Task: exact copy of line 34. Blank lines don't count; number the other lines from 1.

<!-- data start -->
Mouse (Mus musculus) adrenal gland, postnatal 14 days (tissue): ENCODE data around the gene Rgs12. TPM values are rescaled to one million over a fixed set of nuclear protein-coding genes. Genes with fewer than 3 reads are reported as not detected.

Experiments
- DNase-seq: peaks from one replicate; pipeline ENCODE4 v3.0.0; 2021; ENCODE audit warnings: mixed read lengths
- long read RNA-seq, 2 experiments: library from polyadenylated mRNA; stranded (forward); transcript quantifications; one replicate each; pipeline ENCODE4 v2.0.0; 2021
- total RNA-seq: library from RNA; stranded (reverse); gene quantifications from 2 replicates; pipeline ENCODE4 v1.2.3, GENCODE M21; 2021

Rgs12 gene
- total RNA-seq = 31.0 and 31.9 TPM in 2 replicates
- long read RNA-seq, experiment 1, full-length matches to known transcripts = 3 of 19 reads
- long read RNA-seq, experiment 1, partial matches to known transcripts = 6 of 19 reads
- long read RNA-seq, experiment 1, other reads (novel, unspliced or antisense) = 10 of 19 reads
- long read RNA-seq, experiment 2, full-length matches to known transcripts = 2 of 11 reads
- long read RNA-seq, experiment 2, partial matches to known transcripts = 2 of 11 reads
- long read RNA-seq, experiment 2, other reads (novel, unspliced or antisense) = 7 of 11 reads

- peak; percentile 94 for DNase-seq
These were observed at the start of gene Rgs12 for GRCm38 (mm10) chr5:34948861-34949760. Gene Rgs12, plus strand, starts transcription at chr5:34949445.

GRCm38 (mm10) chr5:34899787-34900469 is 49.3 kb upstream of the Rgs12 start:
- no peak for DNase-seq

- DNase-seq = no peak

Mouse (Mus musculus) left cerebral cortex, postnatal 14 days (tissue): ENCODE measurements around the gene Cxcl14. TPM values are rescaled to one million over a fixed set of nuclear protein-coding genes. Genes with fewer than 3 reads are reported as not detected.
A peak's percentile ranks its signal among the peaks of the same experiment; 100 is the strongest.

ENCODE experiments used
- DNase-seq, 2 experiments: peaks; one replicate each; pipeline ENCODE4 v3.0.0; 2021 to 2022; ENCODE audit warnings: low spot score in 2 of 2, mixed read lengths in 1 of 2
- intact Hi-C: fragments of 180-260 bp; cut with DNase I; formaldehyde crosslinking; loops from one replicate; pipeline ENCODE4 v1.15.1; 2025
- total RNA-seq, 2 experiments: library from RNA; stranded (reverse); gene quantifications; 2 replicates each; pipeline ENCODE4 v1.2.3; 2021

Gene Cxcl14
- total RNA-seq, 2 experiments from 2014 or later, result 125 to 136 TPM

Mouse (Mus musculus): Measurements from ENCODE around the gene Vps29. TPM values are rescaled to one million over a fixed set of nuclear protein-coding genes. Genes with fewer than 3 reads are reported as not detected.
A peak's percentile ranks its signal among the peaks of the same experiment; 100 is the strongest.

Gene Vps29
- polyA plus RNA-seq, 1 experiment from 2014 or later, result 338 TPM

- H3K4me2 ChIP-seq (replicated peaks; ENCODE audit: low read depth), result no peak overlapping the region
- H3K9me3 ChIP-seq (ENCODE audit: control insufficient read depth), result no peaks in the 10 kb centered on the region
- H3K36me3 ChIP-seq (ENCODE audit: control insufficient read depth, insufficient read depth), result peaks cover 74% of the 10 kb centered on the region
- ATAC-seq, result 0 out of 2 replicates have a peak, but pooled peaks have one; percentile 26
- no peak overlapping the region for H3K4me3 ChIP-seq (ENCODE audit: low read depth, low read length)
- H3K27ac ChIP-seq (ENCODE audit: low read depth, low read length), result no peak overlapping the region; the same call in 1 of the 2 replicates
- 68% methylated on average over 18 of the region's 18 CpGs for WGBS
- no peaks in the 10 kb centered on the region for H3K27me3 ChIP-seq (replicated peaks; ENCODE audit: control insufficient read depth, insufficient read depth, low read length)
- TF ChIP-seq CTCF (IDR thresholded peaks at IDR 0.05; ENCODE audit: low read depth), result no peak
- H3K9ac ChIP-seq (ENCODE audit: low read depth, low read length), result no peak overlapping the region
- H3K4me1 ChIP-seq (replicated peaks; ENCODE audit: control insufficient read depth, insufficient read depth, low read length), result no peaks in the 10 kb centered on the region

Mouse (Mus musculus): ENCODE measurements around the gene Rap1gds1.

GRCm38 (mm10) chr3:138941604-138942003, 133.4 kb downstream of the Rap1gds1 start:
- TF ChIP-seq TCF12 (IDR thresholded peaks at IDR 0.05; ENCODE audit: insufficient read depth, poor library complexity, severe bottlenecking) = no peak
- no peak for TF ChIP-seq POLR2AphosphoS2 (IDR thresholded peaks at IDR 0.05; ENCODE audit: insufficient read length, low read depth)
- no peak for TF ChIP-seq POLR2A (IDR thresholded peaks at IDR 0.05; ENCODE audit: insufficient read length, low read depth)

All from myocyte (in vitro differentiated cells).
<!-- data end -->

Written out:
- ATAC-seq, result 0 out of 2 replicates have a peak, but pooled peaks have one; percentile 26